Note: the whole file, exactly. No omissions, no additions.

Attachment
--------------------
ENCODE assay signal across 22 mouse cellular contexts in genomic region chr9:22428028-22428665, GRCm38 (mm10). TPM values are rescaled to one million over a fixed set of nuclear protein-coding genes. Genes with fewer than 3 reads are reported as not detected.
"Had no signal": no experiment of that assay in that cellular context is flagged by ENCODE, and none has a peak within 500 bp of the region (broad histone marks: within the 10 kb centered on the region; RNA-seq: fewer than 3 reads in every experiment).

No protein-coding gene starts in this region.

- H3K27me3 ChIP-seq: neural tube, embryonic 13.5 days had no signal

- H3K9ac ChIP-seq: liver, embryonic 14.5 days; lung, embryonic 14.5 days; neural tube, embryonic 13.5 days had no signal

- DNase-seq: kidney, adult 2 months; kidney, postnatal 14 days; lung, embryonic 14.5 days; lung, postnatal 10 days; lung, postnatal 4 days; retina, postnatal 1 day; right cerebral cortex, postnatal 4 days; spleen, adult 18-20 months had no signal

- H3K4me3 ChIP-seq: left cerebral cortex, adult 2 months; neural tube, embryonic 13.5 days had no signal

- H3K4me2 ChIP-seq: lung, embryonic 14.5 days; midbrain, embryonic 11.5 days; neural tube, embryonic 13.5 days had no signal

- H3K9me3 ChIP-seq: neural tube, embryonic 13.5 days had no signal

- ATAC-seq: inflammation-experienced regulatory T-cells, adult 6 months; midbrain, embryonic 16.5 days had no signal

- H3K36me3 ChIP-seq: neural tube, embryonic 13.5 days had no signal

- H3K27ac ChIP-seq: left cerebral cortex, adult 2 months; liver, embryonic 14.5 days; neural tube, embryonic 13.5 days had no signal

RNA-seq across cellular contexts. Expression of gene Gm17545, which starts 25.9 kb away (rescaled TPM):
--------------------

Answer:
ENCODE assay signal across 22 mouse cellular contexts in genomic region chr9:22428028-22428665, GRCm38 (mm10). TPM values are rescaled to one million over a fixed set of nuclear protein-coding genes. Genes with fewer than 3 reads are reported as not detected.
"Had no signal": no experiment of that assay in that cellular context is flagged by ENCODE, and none has a peak within 500 bp of the region (broad histone marks: within the 10 kb centered on the region; RNA-seq: fewer than 3 reads in every experiment).

No protein-coding gene starts in this region.

- H3K27me3 ChIP-seq: neural tube, embryonic 13.5 days had no signal

- H3K9ac ChIP-seq: liver, embryonic 14.5 days; lung, embryonic 14.5 days; neural tube, embryonic 13.5 days had no signal

- DNase-seq: kidney, adult 2 months; kidney, postnatal 14 days; lung, embryonic 14.5 days; lung, postnatal 10 days; lung, postnatal 4 days; retina, postnatal 1 day; right cerebral cortex, postnatal 4 days; spleen, adult 18-20 months had no signal

- H3K4me3 ChIP-seq: left cerebral cortex, adult 2 months; neural tube, embryonic 13.5 days had no signal

- H3K4me2 ChIP-seq: lung, embryonic 14.5 days; midbrain, embryonic 11.5 days; neural tube, embryonic 13.5 days had no signal

- H3K9me3 ChIP-seq: neural tube, embryonic 13.5 days had no signal

- ATAC-seq: inflammation-experienced regulatory T-cells, adult 6 months; midbrain, embryonic 16.5 days had no signal

- H3K36me3 ChIP-seq: neural tube, embryonic 13.5 days had no signal

- H3K27ac ChIP-seq: left cerebral cortex, adult 2 months; liver, embryonic 14.5 days; neural tube, embryonic 13.5 days had no signal

RNA-seq across cellular contexts. Expression of gene Gm17545, which starts 25.9 kb away (rescaled TPM):